Alexander: “The Jobs Come When We Have Cheap Electricity,” Not From Propping Up One Form of Energy

Posted on September 17, 2013

Asks Federal Energy Regulatory Commission nominee whether he’s a “high-cost or low-cost regulator”

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“In my experience, whether we have more or less people working for coal plants or more or less people working for windmills or more or less people working for natural gas plants is not where the jobs are. The jobs come when we have cheap electricity, and, for example, Eastman Chemical stays in Tennessee instead of going to Asia.” – Lamar Alexander 

WASHINGTON, Sept. 17 – U.S. Senator Lamar Alexander (R-Tenn.) today told Ronald Binz, President Obama’s nominee to head the Federal Energy Regulatory Commission, that lasting job creation comes from cheap electricity, not favoring one type of energy over another. He also got Binz to acknowledge that the wind production tax credit should end.

[To access video, click here: 9-17-13 ENR hearing on WPTC.mp4

“Mr. Binz, I’d like to explore whether you’re a high-cost or a low-cost regulator,” Alexander said at a hearing of the U.S. Senate Committee on Energy and Natural Resources. “In my experience, whether we have more or less people working for coal plants or more or less people working for windmills or more or less people working for natural gas plants is not where the jobs are. The jobs come when we have cheap electricity, and, for example, Eastman Chemical stays in Tennessee instead of going to Asia. Or we have 1,000 auto suppliers here in Tennessee instead of Mexico. So we want clean, reliable, cheap electricity.”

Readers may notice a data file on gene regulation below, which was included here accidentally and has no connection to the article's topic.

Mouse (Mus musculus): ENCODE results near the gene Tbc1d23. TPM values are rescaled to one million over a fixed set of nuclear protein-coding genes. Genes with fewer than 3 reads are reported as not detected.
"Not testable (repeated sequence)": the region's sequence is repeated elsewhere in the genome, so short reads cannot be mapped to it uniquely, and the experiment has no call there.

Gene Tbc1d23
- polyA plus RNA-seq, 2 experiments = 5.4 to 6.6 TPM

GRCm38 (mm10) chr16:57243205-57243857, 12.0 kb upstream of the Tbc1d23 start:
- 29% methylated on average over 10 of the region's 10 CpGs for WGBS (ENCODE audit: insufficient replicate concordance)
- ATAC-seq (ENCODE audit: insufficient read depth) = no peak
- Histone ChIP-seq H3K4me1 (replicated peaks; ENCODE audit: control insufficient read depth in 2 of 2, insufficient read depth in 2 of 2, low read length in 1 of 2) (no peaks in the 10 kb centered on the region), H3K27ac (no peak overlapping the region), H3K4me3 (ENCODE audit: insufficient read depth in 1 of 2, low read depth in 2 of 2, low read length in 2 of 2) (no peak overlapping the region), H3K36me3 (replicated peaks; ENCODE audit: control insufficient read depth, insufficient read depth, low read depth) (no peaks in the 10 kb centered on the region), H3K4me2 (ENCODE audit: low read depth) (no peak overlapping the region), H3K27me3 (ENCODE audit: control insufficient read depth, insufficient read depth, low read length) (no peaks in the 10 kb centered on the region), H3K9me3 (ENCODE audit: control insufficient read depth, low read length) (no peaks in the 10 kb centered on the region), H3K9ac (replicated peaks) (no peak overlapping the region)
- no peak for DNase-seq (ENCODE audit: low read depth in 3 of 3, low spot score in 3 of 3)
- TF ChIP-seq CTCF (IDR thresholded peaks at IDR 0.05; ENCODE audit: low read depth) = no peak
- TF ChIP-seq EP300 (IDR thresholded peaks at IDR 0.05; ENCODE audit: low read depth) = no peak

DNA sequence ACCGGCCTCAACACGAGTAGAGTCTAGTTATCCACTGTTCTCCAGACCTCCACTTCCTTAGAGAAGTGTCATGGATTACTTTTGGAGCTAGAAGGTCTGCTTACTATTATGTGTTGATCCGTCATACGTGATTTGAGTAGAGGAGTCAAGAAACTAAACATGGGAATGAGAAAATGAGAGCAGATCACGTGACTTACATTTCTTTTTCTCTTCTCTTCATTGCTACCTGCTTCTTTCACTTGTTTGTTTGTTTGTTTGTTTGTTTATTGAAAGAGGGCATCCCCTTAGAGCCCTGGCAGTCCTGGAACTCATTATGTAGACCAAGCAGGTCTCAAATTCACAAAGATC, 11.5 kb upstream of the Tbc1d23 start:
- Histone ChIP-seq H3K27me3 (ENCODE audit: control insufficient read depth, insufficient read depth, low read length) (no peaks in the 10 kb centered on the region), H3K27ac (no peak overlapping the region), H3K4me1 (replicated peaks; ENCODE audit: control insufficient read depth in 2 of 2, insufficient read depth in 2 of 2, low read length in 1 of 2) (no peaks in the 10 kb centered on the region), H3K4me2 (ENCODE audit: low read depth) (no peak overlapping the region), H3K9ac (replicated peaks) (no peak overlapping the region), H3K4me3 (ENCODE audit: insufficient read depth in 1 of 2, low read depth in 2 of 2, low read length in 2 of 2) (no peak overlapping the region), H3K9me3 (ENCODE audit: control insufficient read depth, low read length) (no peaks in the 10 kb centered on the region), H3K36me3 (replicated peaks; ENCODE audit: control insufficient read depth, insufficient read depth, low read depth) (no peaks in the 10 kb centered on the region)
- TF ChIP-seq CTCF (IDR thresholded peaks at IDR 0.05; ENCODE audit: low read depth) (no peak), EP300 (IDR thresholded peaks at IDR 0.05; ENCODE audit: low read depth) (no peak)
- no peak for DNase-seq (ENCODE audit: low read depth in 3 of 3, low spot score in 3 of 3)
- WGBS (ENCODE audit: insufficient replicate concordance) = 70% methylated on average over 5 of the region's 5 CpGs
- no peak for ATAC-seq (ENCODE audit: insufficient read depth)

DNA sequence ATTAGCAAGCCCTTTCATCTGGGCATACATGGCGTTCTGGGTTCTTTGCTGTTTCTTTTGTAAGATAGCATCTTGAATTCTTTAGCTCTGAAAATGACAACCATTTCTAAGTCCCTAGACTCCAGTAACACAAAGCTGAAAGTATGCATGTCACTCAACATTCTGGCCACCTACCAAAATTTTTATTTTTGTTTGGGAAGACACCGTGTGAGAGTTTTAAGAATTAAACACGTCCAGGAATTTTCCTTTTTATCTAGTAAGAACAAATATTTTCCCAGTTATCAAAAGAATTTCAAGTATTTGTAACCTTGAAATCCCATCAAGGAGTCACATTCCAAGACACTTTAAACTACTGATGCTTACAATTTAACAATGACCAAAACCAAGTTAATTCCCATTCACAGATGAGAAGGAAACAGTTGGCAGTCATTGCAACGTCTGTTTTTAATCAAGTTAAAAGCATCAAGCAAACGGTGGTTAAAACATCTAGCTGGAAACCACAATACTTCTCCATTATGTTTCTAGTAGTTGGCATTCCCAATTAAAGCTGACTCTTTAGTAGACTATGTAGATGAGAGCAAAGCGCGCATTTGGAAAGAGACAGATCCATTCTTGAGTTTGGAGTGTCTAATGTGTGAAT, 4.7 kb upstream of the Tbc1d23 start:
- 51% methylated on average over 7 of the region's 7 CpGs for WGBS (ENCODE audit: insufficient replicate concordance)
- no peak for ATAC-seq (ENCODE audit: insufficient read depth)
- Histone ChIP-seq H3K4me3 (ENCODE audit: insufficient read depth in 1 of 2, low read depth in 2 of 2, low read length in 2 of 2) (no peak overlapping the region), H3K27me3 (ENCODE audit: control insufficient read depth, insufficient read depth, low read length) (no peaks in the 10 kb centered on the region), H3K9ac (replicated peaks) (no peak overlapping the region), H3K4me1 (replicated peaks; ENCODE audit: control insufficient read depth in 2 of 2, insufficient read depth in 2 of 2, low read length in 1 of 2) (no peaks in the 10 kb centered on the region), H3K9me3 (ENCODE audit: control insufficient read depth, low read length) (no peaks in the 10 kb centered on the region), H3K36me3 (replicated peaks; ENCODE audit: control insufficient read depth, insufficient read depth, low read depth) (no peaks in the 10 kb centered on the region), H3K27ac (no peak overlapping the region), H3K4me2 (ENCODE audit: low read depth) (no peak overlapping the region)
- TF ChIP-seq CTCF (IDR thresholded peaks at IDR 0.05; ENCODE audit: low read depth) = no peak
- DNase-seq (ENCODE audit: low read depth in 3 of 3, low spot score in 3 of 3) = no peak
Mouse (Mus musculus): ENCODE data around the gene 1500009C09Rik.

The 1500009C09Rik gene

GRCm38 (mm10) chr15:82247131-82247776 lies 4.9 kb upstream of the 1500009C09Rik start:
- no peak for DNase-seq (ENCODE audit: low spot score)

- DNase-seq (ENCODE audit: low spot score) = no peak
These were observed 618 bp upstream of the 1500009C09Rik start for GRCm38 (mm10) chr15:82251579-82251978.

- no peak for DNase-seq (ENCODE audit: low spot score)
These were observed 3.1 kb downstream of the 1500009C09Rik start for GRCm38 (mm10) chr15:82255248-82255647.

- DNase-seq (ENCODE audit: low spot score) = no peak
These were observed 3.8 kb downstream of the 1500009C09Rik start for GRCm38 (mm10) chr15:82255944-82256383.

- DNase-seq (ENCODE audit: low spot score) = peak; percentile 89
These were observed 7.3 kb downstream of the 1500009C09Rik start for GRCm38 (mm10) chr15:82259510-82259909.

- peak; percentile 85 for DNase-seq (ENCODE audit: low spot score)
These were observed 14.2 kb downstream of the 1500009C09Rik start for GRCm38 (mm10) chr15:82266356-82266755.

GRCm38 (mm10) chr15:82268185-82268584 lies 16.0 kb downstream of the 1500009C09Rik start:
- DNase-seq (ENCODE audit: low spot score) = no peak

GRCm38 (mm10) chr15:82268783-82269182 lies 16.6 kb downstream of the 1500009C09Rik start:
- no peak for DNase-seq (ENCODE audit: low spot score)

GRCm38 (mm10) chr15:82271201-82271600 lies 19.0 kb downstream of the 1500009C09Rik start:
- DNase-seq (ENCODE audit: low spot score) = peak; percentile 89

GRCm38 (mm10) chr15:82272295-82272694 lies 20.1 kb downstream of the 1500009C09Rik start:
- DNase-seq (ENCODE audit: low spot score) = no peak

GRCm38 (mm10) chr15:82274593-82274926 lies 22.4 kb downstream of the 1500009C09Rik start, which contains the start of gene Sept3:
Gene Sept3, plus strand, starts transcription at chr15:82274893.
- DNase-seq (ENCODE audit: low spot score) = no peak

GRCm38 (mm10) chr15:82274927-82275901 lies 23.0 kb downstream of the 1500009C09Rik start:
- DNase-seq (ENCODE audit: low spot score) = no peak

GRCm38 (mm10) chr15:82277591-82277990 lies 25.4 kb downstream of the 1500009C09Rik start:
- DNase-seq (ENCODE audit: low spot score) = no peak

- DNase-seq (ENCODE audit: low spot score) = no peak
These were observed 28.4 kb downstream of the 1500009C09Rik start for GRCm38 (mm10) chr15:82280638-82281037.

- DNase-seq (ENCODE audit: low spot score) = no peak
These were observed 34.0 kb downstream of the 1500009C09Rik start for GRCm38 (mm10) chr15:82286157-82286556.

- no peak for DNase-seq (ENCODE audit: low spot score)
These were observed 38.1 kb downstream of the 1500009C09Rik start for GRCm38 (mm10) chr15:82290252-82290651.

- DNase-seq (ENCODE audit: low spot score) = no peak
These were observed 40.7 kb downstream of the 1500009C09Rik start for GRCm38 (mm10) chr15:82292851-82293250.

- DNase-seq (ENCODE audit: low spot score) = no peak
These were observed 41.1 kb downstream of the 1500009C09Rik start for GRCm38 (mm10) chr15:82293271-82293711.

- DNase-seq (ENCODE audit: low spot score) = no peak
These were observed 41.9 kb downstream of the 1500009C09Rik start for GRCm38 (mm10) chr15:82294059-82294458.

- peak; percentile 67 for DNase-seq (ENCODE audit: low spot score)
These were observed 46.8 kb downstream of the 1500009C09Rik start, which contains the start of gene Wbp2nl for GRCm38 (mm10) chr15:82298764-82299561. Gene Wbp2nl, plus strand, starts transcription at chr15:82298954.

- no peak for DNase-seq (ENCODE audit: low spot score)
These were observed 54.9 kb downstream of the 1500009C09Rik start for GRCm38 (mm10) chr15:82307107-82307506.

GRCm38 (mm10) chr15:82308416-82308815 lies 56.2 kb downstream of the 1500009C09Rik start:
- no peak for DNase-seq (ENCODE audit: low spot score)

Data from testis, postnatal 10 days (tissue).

He also criticized the wind production tax credit, asking Binz if “it’s time to repeal it after 21 years, since it cost $12 billion to renew it for a single year” in 2012. Binz responded, “I think that proposals to phase that out are timely.” 

Alexander went on to ask Binz whether his review as head of FERC would include how the wind production tax credit is affecting the free market, given the phenomenon of “negative pricing,” in which wind producers are making so much money off of federal taxpayers that the wind producers are paying the market to purchase their power. Alexander said negative pricing is undermining other sources of cheap, clean, reliable energy such as nuclear, and Binz said his review would include the wind production tax credit.

Alexander’s remarks included criticism of government incentives that distort the market, such as in Germany, where a cap-and-trade system and subsidies of wind and solar have driven up costs.

“I’ve been to Germany recently. They’ve subsidized wind, they’ve subsidized solar, they’ve closed their nuclear plants,” Alexander said. “So the result is they’re buying nuclear power from France, they’re buying gas from a very unreliable partner, Russia. They’ve adopted cap and trade, which we’ve rejected, and they are actually having to build coal plants in order to have enough electricity.”

Alexander added that he asked a German economic minister what he’d say to companies looking to locate to Germany but concerned about energy costs, to which the minister said they should “go somewhere else.”

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